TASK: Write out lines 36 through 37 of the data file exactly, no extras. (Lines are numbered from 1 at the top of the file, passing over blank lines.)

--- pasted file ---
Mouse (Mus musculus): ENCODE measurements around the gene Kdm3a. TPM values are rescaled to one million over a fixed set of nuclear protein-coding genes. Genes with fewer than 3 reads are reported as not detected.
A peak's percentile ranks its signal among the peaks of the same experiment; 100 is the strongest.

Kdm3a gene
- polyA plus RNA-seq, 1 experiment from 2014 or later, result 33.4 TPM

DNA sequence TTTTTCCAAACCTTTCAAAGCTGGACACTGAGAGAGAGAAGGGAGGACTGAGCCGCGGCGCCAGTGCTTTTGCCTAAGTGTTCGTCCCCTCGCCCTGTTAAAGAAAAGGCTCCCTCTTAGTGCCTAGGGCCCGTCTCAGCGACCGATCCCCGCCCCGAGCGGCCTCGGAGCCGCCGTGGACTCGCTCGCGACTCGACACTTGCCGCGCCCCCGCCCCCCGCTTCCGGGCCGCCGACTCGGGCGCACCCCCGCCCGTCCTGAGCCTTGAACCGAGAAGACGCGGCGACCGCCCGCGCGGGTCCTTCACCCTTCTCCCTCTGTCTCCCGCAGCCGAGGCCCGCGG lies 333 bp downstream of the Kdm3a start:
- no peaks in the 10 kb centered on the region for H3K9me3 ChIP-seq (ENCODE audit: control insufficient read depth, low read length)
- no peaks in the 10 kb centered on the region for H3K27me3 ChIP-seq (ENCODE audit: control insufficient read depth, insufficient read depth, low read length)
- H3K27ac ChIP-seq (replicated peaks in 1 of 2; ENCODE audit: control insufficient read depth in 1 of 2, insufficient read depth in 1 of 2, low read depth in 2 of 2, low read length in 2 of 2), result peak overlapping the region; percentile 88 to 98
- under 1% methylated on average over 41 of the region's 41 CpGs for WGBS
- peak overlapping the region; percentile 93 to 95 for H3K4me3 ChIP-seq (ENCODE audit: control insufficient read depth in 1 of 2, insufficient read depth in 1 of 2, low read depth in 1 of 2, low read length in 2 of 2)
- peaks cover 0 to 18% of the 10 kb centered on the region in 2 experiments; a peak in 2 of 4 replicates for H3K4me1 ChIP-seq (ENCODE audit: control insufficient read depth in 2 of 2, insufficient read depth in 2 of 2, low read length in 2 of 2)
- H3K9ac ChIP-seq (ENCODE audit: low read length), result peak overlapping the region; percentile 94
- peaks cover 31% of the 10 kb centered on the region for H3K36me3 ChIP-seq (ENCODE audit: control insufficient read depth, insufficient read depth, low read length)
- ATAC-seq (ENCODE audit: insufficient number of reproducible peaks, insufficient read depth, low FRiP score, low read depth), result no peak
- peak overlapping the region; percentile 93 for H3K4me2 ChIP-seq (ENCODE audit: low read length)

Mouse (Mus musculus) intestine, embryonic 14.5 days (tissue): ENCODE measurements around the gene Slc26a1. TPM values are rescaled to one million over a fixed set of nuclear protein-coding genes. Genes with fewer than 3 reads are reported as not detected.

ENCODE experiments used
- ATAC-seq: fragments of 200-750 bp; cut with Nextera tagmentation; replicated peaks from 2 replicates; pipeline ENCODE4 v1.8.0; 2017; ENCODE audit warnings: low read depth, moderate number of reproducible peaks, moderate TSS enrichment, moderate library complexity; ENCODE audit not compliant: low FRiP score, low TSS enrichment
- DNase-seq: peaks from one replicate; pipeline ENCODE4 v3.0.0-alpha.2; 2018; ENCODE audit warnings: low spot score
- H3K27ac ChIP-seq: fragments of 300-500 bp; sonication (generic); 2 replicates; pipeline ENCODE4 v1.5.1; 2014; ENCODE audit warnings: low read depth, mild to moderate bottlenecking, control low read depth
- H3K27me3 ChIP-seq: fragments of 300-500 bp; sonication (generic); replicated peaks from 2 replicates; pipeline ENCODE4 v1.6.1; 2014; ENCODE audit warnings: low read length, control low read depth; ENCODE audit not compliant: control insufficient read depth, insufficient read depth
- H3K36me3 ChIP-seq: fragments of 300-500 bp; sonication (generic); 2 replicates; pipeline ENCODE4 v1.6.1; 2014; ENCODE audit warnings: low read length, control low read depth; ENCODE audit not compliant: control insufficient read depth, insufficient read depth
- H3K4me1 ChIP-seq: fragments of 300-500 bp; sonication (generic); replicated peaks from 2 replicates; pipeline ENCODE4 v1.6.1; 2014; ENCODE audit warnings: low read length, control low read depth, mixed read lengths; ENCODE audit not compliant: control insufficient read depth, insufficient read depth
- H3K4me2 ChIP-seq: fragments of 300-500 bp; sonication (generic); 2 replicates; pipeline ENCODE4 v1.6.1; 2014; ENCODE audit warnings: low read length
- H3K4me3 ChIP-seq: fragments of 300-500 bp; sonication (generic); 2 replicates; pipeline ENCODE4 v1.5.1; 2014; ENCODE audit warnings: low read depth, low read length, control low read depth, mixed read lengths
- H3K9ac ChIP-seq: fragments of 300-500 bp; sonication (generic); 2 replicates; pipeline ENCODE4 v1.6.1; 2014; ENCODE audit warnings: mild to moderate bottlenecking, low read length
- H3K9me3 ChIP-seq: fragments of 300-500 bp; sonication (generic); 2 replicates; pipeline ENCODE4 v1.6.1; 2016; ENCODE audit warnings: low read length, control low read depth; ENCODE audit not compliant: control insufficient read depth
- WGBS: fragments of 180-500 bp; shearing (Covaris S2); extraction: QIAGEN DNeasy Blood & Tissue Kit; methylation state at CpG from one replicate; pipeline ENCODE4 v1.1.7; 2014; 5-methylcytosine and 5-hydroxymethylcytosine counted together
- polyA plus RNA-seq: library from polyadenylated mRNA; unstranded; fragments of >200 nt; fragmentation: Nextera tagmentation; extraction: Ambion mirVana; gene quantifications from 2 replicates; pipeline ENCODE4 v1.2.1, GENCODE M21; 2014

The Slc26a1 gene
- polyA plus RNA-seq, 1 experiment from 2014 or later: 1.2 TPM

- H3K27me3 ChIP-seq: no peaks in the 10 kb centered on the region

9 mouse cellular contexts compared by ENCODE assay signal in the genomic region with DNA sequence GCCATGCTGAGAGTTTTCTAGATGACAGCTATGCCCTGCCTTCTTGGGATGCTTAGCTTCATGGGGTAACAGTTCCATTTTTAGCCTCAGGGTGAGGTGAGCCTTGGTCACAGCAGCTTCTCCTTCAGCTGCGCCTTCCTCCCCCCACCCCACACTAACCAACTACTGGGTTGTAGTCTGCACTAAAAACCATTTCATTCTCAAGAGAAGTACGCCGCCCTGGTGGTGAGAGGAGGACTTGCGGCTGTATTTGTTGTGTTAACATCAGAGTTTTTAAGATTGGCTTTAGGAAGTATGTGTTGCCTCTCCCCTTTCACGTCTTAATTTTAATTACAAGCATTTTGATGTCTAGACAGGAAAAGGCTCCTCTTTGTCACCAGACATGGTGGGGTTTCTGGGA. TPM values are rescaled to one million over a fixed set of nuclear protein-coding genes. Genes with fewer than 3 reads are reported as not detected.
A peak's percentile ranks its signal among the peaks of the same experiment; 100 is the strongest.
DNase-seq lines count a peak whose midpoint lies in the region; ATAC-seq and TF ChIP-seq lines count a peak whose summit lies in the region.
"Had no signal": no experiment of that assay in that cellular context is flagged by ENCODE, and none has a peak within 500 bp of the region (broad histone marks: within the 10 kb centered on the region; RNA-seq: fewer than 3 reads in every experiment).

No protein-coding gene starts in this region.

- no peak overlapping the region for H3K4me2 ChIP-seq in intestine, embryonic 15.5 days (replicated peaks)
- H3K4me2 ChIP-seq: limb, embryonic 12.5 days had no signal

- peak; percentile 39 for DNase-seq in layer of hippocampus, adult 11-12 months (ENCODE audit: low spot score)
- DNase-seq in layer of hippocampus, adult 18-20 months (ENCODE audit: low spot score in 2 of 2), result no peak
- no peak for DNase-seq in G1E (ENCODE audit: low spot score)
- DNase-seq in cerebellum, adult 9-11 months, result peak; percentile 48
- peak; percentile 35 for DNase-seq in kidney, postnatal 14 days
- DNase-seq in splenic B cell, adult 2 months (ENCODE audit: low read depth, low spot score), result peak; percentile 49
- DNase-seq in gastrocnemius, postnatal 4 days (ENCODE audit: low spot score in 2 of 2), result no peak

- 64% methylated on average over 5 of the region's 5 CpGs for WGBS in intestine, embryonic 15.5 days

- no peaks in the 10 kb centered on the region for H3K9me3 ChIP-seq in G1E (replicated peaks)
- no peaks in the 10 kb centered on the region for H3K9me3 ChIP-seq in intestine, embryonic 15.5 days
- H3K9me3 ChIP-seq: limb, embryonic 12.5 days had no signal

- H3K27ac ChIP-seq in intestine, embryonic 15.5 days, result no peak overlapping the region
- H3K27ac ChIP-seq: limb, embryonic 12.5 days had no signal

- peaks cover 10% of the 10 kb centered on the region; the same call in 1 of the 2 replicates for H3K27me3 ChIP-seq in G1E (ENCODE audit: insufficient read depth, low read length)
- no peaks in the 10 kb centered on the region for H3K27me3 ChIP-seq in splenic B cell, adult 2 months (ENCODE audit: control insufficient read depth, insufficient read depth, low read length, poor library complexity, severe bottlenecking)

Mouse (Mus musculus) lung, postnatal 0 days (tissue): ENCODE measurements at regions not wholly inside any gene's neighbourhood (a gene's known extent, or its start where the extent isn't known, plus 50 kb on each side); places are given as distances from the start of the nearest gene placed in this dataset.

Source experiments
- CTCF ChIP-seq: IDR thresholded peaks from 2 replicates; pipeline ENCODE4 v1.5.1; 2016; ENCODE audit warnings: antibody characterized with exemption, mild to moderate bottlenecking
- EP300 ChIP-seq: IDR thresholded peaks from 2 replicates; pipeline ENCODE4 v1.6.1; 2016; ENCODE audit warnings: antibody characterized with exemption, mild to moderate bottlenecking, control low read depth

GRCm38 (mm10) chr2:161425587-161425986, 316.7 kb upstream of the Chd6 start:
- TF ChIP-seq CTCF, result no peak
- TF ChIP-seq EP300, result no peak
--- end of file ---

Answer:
"Had no signal": no experiment of that assay in that cellular context is flagged by ENCODE, and none has a peak within 500 bp of the region (broad histone marks: within the 10 kb centered on the region; RNA-seq: fewer than 3 reads in every experiment).

No protein-coding gene starts in this region.